As US President Donald Trump pulled America out of the Trans-Pacific Partnership (TPP) on 23 January with an executive order, he signalled he will instead ask Asian TPP members for bilateral free trade agreements (FTAs). This includes countries such as Vietnam that rely on apparel and textile exports. The TPP was also to have included Canada, Mexico, Japan, Australia, New Zealand, Chile, Peru, Malaysia, Singapore and Brunei.
But it is unclear whether there will be much enthusiasm among these former TPP partners for straight one-on-one trade deals with the US.
According to Deborah Elms, executive director of the Singapore’s Asian Trade Centre, there are tremendous prospects for bilaterals from Trump’s perspective, but less so from the perspective of the other side. Elms argues that Trump’s trade negotiators sitting down with a much smaller country than the US, such as Vietnam or the Philippines, would lead to a US position that is even tougher to deal with than the already infamously tough US negotiation style seen in past negotiations for multilateral trade agreements.
“Only a country that is desperate for an FTA would be willing to do that, and the only country I think of here is the UK – which obviously would not help in apparel sourcing,” says Elms.
She claims there will be some voices in Vietnam pushing for a bilateral FTA with the US, given that Vietnam has put much effort into TPP negotiations on the assumption that Vietnam will get weighty benefits out especially for textiles and apparel.
But it would be difficult for the US to offer the TPP’s 0% tariff treatment for Vietnamese textiles and apparel in a bilateral setting, argues Elms. “Because if you allow that US manufacturers face more competition from Vietnamese imports, you must have offsetting benefits elsewhere, eg for US agriculture or high-tech exports, which you would have in the TPP but not in a bilateral with such a small market as Vietnam,” she says.
Free traders will not draw comfort from comments made by the Trump administration. His presidential memorandum ordering the withdrawal told his trade officials “to begin pursuing, wherever possible, bilateral trade negotiations to promote American industry, protect American workers and raise American wages.”
Also, White House press secretary Sean Spicer says the new administration favours bilateral trade because it enables the US to negotiate better terms for itself, while with multilateral agreements, trade liberalisation moves at the pace of countries favouring closed economies, the “lowest common denominator,” he says. With bilateral deals, “If anyone wants to get out of an agreement, they can renegotiate it much easier.”
There is more enthusiasm within the US at the new stance, however. Lloyd Wood, the US National Council of Textile Organisations (NCTO) director of public affairs, pointed out that his group had been opposed to TPP once it emerged that the treaty would include Vietnam.
“TPP actually originated in the [George W] Bush administration, and the decision to add Vietnam was made in the Bush administration. The industry opposed adding Vietnam to the TPP largely because Vietnam is not a market economy,” he says. “Vietnamese consumers frankly have very little spending power.”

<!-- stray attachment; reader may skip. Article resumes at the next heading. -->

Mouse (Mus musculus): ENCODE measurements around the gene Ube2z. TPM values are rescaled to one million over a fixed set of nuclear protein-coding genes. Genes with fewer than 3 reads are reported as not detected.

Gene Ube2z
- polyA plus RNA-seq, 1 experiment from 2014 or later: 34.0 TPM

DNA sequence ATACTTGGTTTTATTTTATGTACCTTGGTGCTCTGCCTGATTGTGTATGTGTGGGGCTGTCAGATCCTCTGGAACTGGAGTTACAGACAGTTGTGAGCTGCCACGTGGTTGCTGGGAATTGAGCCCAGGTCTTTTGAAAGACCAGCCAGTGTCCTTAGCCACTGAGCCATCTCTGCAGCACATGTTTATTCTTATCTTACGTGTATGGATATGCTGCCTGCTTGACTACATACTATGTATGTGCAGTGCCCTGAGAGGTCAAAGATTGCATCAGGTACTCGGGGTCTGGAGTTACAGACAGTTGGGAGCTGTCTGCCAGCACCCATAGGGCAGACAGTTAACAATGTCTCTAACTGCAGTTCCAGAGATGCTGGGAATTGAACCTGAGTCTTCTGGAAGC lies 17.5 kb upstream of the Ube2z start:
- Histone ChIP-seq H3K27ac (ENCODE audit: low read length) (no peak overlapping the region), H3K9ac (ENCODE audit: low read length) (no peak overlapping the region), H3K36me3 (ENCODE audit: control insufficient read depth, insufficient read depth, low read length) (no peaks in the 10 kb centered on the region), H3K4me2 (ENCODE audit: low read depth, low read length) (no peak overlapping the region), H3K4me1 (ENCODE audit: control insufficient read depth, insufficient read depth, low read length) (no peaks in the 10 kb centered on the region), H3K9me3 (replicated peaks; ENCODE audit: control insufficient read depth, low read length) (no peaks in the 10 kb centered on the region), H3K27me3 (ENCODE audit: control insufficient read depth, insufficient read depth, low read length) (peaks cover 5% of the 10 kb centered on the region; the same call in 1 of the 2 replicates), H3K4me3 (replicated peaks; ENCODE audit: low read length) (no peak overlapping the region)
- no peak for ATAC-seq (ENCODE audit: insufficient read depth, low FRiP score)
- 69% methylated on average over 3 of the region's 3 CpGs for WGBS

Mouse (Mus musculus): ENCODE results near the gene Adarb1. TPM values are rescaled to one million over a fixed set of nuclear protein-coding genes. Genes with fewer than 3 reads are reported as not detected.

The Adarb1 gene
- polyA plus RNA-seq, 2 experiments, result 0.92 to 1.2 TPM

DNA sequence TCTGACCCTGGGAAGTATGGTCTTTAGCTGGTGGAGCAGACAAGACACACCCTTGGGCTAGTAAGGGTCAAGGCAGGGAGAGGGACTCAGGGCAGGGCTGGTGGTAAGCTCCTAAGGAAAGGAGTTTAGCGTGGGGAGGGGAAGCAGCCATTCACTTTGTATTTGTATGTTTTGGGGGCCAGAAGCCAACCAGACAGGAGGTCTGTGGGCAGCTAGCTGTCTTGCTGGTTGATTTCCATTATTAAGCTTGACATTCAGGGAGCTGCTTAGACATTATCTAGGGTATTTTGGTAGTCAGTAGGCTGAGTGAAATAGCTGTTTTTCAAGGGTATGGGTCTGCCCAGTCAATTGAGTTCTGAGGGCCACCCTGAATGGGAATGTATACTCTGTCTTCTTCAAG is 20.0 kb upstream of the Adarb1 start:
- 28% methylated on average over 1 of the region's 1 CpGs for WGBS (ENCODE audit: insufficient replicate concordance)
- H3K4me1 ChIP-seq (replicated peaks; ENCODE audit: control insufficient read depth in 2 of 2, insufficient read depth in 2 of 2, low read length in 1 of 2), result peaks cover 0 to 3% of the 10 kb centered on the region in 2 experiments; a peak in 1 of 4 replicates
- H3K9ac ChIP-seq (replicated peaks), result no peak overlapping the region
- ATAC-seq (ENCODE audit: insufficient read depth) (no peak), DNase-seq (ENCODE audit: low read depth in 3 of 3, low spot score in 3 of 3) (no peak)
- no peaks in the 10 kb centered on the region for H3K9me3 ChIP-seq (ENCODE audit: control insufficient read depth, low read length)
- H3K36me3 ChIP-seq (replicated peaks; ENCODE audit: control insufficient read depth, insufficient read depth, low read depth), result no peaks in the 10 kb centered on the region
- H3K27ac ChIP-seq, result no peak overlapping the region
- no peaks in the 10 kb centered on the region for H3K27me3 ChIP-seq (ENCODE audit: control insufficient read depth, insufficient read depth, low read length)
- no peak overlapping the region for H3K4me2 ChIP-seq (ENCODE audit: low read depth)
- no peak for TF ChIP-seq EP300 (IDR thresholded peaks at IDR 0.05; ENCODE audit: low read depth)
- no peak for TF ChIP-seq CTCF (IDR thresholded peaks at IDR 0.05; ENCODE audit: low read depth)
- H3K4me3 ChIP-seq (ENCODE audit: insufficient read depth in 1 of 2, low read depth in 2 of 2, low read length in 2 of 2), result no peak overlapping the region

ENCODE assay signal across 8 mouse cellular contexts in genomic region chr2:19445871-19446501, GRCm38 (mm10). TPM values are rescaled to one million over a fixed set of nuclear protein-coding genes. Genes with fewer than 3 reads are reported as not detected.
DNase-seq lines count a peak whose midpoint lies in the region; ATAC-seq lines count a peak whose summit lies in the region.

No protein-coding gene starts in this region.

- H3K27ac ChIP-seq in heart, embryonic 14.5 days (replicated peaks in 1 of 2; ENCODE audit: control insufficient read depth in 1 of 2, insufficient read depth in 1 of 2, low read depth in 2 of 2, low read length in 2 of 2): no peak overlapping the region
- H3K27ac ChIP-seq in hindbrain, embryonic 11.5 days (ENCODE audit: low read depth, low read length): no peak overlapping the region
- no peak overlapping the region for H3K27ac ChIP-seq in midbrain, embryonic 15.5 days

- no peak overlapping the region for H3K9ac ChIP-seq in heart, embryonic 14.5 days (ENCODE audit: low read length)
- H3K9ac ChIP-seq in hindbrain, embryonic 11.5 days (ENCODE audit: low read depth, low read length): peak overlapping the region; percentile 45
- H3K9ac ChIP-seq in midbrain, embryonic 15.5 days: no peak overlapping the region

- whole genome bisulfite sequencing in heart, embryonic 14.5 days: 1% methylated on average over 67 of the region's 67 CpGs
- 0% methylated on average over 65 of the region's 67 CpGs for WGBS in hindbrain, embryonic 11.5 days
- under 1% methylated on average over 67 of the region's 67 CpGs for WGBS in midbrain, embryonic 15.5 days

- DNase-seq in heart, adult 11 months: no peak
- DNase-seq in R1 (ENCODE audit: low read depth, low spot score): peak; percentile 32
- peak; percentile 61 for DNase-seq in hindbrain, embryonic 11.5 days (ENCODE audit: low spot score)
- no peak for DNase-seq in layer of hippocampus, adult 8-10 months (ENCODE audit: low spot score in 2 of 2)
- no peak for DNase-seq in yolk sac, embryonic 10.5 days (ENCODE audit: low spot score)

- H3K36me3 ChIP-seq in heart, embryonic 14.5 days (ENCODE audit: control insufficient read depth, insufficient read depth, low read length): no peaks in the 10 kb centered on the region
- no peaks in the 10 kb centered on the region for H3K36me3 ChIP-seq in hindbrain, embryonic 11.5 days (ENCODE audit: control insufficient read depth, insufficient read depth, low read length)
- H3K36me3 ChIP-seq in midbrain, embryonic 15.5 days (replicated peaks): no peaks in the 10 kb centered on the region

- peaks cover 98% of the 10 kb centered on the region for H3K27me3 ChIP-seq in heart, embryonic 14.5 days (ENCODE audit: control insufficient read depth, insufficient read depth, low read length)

“The NCTO supports President Trump,” he says. “We feel the decision [to walk away from TPP] is also good for the industry, and we are very eager to partner with President Trump and his administration to push every effort to boost textile production.
Looking ahead to the bilateral trade agreements that Trump said would replace TPP, deals with “developed countries with consumers in theory is something the industry would welcome [as opposed to deals with] low-cost producers that we’re not going to be able to export something back. We’re much more comfortable with free-trade agreements to countries with consumer bases.
He was, however, less enthusiastic about the pledges from the Trump administration to renegotiate the North American Free Trade Agreement (NAFTA) with Canada and Mexico. “The US textile and apparel industries exported US$11bn to Mexico and Canada in the 12 months that ended 30 November 2016. We do not support any repeal of NAFTA,” he says, stressing that the deal is 25 years old.
That said, Wood argues that NAFTA would benefit from better enforcement of its terms. “We value the yarn forward rule of origin and rules on trans-shipment,” he says. “The industry was very vociferous in complaining about Asian companies entering their market through Mexico. The best way to encourage production is to encourage production in this hemisphere.”
Also, supporters of American agriculture, which includes fibre producers in the US such as cotton, have mixed feelings about the end of the TPP. “The TPP generally would have been very good for American agriculture,” says K Michael Conaway, a Texas republican, and chairman of the House of Representatives agriculture committee. “The President has committed to negotiating even better trade deals, and I am looking forward to seeing what the Administration will accomplish.”